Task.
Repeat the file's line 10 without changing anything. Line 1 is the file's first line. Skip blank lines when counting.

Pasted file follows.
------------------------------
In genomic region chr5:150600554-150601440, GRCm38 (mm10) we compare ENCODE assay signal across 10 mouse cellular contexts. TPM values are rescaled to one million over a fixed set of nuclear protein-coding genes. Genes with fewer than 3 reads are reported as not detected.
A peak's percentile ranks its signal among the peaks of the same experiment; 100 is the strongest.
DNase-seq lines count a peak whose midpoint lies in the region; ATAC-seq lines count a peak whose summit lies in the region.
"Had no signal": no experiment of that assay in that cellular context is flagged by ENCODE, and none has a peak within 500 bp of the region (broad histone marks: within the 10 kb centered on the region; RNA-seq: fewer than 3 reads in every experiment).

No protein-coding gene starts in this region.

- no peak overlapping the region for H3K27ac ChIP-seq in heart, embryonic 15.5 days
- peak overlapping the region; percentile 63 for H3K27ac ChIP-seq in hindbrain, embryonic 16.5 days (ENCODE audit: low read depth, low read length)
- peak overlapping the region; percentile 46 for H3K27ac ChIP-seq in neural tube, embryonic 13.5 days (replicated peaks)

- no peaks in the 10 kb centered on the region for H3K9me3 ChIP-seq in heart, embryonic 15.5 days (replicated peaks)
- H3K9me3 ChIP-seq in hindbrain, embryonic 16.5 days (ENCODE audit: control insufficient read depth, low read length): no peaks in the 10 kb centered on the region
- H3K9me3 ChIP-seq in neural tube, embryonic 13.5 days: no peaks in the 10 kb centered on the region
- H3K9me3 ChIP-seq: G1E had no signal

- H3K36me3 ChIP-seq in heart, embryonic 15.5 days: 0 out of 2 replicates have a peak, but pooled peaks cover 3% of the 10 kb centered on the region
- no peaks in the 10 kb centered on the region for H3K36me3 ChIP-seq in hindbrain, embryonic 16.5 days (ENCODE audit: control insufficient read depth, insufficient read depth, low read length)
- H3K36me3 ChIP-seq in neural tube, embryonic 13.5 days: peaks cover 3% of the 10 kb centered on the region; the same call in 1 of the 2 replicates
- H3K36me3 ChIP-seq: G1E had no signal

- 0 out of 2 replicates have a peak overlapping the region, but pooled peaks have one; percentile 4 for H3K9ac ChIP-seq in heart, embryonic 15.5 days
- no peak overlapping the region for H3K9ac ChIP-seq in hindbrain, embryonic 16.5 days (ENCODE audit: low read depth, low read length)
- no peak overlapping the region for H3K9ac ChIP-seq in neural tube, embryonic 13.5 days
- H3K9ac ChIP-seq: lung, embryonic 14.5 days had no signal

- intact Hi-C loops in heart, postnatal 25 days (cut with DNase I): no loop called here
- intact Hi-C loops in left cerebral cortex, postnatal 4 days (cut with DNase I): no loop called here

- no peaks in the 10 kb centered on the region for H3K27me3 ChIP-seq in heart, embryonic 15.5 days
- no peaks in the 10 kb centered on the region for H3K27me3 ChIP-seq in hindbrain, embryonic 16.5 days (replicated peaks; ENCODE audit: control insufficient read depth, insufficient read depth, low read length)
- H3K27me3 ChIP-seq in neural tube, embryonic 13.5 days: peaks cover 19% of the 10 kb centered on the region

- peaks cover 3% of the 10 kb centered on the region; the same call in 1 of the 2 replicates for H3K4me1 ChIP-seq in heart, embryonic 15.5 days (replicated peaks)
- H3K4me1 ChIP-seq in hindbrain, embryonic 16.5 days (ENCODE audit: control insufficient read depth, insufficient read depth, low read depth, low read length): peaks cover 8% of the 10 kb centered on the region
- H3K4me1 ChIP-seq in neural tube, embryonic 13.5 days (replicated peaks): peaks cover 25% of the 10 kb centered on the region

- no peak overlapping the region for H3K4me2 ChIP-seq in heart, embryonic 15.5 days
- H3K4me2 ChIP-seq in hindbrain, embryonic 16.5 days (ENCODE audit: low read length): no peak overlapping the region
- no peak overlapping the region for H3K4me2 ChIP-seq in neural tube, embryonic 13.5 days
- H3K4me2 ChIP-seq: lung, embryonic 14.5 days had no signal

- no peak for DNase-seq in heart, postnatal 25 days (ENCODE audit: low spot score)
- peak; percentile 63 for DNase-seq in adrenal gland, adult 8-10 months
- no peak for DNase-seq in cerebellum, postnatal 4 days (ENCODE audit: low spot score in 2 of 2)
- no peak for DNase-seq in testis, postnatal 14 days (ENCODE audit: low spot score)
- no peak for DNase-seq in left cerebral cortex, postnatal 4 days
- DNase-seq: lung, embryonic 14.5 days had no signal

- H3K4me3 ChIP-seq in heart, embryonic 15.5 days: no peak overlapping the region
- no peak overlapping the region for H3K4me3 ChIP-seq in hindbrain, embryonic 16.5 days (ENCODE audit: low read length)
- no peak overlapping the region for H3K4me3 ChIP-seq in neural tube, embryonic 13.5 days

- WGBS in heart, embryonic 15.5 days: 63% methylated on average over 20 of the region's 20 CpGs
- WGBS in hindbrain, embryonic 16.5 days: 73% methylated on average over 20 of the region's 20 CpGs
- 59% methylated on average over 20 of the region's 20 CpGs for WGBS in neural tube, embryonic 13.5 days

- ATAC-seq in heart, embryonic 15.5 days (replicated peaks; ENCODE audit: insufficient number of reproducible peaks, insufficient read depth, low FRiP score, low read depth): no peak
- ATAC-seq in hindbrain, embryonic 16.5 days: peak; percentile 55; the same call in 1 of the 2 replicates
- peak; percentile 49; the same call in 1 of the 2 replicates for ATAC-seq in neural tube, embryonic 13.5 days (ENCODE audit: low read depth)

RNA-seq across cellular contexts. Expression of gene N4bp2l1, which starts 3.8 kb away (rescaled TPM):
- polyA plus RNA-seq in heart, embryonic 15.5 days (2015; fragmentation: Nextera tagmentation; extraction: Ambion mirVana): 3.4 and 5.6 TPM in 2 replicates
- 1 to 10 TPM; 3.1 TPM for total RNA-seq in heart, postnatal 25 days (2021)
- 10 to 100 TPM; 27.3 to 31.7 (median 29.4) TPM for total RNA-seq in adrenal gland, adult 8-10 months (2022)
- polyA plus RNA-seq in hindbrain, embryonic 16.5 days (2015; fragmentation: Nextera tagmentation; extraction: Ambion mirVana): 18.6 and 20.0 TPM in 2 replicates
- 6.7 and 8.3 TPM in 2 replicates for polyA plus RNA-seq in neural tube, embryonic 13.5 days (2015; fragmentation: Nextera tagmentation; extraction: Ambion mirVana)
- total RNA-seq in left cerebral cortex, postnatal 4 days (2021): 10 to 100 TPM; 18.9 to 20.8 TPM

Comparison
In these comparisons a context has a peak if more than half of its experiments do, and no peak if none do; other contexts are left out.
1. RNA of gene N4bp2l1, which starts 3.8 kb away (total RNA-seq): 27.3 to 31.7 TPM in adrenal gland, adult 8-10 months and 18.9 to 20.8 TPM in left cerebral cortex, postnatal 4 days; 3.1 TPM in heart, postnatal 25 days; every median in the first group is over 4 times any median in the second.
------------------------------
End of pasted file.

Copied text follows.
- H3K9me3 ChIP-seq in hindbrain, embryonic 16.5 days (ENCODE audit: control insufficient read depth, low read length): no peaks in the 10 kb centered on the region